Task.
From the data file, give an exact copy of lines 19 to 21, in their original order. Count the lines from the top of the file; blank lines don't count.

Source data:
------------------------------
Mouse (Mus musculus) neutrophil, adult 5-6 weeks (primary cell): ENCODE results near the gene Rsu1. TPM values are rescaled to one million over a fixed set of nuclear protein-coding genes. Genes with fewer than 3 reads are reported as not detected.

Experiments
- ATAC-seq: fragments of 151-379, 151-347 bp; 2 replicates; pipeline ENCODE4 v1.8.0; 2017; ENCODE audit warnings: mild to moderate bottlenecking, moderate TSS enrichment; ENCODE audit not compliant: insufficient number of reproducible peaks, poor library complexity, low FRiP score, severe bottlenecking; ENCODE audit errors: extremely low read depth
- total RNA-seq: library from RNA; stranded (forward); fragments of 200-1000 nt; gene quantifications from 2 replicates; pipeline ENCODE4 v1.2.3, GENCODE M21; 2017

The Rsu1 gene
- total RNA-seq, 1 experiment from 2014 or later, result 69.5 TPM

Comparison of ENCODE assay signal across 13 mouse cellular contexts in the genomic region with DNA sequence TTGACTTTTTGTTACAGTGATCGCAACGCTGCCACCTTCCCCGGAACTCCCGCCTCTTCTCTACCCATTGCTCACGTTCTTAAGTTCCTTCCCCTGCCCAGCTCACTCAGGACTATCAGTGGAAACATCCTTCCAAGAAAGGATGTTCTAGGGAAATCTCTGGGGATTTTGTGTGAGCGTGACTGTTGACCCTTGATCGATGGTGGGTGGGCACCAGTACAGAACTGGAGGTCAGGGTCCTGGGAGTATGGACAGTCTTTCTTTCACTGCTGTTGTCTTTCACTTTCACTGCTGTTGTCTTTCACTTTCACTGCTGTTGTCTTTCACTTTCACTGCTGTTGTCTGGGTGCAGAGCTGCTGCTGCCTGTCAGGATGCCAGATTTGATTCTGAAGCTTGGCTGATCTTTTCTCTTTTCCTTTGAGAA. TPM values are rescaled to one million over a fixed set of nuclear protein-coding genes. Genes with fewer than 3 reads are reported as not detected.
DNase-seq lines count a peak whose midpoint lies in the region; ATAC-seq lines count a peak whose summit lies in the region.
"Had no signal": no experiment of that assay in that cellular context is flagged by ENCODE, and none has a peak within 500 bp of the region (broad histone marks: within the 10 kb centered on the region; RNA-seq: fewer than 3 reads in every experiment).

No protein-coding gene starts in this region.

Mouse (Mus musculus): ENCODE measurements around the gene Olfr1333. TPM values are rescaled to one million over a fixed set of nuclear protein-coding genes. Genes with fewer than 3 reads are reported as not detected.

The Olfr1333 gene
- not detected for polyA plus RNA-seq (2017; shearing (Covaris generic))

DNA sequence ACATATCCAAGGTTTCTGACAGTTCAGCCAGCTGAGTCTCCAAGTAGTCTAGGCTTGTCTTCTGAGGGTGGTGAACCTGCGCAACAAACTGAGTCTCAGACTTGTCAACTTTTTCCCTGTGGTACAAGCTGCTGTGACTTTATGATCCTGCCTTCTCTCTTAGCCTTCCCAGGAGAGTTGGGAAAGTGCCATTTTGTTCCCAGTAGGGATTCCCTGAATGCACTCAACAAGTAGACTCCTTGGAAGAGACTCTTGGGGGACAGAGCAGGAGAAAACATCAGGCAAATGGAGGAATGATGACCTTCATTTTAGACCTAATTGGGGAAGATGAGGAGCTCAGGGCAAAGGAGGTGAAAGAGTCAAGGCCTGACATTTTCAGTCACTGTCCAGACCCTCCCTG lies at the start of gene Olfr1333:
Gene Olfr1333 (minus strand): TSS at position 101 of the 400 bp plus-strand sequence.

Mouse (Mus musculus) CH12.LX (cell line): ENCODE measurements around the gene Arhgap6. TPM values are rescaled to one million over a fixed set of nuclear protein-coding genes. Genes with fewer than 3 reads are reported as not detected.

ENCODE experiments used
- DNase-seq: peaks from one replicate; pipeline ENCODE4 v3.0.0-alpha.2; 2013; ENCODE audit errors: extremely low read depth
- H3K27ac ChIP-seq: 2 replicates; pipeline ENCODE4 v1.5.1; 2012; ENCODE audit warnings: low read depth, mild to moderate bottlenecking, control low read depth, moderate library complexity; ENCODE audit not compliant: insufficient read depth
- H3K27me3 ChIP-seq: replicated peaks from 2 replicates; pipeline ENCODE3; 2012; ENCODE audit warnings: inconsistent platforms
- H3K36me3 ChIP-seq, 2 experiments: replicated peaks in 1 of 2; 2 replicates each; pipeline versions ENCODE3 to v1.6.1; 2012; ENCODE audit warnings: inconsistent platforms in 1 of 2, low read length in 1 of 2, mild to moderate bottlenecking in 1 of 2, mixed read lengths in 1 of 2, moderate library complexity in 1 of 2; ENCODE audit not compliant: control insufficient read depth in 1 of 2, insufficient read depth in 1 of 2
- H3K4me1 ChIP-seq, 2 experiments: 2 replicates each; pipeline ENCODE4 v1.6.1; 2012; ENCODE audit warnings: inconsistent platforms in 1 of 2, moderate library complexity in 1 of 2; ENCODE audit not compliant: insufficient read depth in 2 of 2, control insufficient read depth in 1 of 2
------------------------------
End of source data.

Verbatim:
- H3K27ac ChIP-seq: 2 replicates; pipeline ENCODE4 v1.5.1; 2012; ENCODE audit warnings: low read depth, mild to moderate bottlenecking, control low read depth, moderate library complexity; ENCODE audit not compliant: insufficient read depth
- H3K27me3 ChIP-seq: replicated peaks from 2 replicates; pipeline ENCODE3; 2012; ENCODE audit warnings: inconsistent platforms
- H3K36me3 ChIP-seq, 2 experiments: replicated peaks in 1 of 2; 2 replicates each; pipeline versions ENCODE3 to v1.6.1; 2012; ENCODE audit warnings: inconsistent platforms in 1 of 2, low read length in 1 of 2, mild to moderate bottlenecking in 1 of 2, mixed read lengths in 1 of 2, moderate library complexity in 1 of 2; ENCODE audit not compliant: control insufficient read depth in 1 of 2, insufficient read depth in 1 of 2